Joe Greene is Professor of Materials Science at the University of Illinois, Professor of Materials Physics at Linköping University, Sweden, and a Chaired Professor at the National Taiwan University of Science and Technology, as well as a Fellow of the Materials Research Society (2013). Greene  For more information see https://www.avs.org/About/Roster/Bios/Joseph-E-Greene

14 Billion Year History of the Universe leading to Modern Materials Science

The story begins approximately 13.8 billion years ago with the Big Bang. A brief introduction will trace the evolution of the universe to what we observe today. Many of the formative events occurred in the first tiny fractions of a second (e.g., electrons, protons, and neutrons appear) to a few tens of thousands of years (elementary particles react to form the first elements which leads, in turn, to the development of stars due to local density fluctuations). Planet Earth nucleated and began to accrete interstellar debris ~4.5 billion years ago. While the lighter metal elements on earth formed primarily due to stellar supernovae explosions, the primary mechanism leading to the formation of the heavier elements has only recently been demonstrated. The first known sophisticated stone tools used by huminids, found in northern Ethiopia, date to 2.6 million years ago Gold is likely the first metal discovered by man, >11,000 years ago. However, unlike copper (Mesopotamia, ~9000 BC), bronze (Iran, ~5000 BC), and cast iron (China, ~600 BC), it was too soft for fabrication of tools and weapons. Instead, gold was used for decoration, religious artifacts, and commerce. Spectacular metal sculpting displaying very high levels of metallurgical and artistic craftsmanship have been found in Mesopotamia (S. Iraq). The earliest high-purity Au artifacts derive not from Egypt, as commonly thought, but from NE Bulgaria ~6500 y ago; however, the largest known concentration of ancient gold mines is in the Egyptian Eastern Desert. Metal extraction from ore, copper smelting, was already being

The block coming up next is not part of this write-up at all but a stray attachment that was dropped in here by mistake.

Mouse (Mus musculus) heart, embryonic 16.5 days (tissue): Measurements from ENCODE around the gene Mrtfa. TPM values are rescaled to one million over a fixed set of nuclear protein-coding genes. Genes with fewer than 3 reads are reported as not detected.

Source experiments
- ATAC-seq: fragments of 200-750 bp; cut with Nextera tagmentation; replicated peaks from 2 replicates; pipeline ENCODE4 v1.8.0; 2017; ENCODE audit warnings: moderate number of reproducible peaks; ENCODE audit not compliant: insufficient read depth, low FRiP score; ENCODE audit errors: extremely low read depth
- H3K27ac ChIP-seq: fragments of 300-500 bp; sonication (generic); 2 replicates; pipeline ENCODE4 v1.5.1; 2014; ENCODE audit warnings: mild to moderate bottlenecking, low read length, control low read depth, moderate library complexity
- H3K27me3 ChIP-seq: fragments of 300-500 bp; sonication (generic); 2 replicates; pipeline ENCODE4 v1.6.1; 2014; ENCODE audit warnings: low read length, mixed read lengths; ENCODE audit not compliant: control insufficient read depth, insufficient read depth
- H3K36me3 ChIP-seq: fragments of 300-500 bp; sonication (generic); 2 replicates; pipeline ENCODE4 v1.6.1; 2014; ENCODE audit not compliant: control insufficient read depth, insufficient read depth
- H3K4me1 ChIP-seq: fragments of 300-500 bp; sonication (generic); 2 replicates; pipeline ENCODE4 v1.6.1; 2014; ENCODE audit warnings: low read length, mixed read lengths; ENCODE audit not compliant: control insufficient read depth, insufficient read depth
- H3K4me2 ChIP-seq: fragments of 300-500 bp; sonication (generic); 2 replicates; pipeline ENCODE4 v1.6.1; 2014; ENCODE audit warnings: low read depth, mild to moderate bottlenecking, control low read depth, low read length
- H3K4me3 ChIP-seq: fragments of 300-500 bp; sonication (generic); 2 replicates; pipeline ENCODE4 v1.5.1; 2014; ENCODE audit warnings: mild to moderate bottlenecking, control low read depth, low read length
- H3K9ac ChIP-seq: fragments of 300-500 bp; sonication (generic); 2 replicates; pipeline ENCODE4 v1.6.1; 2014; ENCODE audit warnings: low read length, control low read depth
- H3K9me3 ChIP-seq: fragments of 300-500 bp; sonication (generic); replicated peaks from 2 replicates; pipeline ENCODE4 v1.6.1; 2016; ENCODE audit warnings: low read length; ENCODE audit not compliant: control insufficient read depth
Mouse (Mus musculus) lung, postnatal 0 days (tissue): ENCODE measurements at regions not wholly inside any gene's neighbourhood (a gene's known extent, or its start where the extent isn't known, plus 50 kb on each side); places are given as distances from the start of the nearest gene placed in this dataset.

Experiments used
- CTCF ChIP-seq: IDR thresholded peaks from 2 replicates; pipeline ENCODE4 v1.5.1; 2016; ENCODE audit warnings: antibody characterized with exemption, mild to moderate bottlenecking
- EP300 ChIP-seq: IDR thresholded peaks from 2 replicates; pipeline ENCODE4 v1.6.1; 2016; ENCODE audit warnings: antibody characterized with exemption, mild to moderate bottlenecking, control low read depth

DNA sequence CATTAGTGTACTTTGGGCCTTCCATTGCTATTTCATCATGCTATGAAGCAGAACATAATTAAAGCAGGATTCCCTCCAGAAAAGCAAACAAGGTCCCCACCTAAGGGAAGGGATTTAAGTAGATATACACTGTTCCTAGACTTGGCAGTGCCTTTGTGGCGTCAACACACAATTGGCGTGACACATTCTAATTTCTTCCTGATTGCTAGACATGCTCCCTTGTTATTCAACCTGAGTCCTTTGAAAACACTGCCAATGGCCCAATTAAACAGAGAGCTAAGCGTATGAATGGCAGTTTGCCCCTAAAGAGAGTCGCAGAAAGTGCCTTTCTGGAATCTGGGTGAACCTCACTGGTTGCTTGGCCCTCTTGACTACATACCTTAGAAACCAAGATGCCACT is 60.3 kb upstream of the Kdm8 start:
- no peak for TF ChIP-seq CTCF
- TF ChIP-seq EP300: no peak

carried out in the Balkans (E. Serbia and S. Bulgaria) ~7500 years ago. Gold brazing of metal parts was first reported in ~3400 BC in Sumaria. The earliest documented thin metal films were gold layers, someless than 1000 atoms thick, produced chemi-mechanically by Egyptians ~5000 years ago. Examples, gilded on copper and bronze statues and artifacts (requiring interfacial adhesion layers), were found in hewn stone pyramids dating to ~2650 BC in Saqqara. Spectacular samples of embossed gold sheets date to at least 2600 BC. Electroless gold and silver plating was developed much later by the Moche Indians of Peru in ~100 BC.
Gas-phase deposition of thin layers of metal and ceramic films on bulk substrates (as used in manufacturing of today’s transistors, hard discs, LED TVs, etc.) had to wait for the invention of vacuum pumps (~1650 for mechanical pumps, similar to modern bicycle pumps, but with gas flow in the opposite direction) through ~1865. The fascinating development of crystallography (Plato [Greece], 360 BC; through Kepler [Germany], 1611; Haüy [France], 1780s; and Miller [UK, 1839]), was essential for describing crystal structure in modern materials science, mineralogy, and geology. While an historical road map tracing the progress of materials technology is interesting in itself, the stories behind these developments are even more remarkable and provide insight into the evolution of scientific reasoning.

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